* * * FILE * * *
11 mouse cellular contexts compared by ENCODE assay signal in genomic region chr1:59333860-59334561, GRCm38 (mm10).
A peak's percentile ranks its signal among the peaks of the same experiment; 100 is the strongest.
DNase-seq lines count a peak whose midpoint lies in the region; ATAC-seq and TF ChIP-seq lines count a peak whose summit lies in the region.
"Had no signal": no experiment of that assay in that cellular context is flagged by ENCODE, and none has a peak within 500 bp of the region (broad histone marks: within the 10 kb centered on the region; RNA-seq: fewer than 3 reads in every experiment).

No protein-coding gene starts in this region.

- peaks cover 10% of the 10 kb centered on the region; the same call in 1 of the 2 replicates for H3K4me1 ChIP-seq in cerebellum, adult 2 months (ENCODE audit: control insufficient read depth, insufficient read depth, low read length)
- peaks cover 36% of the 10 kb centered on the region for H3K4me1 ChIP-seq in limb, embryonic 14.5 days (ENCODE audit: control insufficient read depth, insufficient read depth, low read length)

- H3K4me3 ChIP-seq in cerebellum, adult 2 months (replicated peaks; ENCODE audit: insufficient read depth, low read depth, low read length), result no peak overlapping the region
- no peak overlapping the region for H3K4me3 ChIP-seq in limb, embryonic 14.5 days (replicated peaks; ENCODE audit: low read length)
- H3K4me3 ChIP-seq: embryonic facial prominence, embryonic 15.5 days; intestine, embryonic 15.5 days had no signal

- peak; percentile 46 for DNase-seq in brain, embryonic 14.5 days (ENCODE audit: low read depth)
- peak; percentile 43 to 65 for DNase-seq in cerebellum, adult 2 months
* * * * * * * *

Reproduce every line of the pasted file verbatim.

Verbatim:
11 mouse cellular contexts compared by ENCODE assay signal in genomic region chr1:59333860-59334561, GRCm38 (mm10).
A peak's percentile ranks its signal among the peaks of the same experiment; 100 is the strongest.
DNase-seq lines count a peak whose midpoint lies in the region; ATAC-seq and TF ChIP-seq lines count a peak whose summit lies in the region.
"Had no signal": no experiment of that assay in that cellular context is flagged by ENCODE, and none has a peak within 500 bp of the region (broad histone marks: within the 10 kb centered on the region; RNA-seq: fewer than 3 reads in every experiment).

No protein-coding gene starts in this region.

- peaks cover 10% of the 10 kb centered on the region; the same call in 1 of the 2 replicates for H3K4me1 ChIP-seq in cerebellum, adult 2 months (ENCODE audit: control insufficient read depth, insufficient read depth, low read length)
- peaks cover 36% of the 10 kb centered on the region for H3K4me1 ChIP-seq in limb, embryonic 14.5 days (ENCODE audit: control insufficient read depth, insufficient read depth, low read length)

- H3K4me3 ChIP-seq in cerebellum, adult 2 months (replicated peaks; ENCODE audit: insufficient read depth, low read depth, low read length), result no peak overlapping the region
- no peak overlapping the region for H3K4me3 ChIP-seq in limb, embryonic 14.5 days (replicated peaks; ENCODE audit: low read length)
- H3K4me3 ChIP-seq: embryonic facial prominence, embryonic 15.5 days; intestine, embryonic 15.5 days had no signal

- peak; percentile 46 for DNase-seq in brain, embryonic 14.5 days (ENCODE audit: low read depth)
- peak; percentile 43 to 65 for DNase-seq in cerebellum, adult 2 months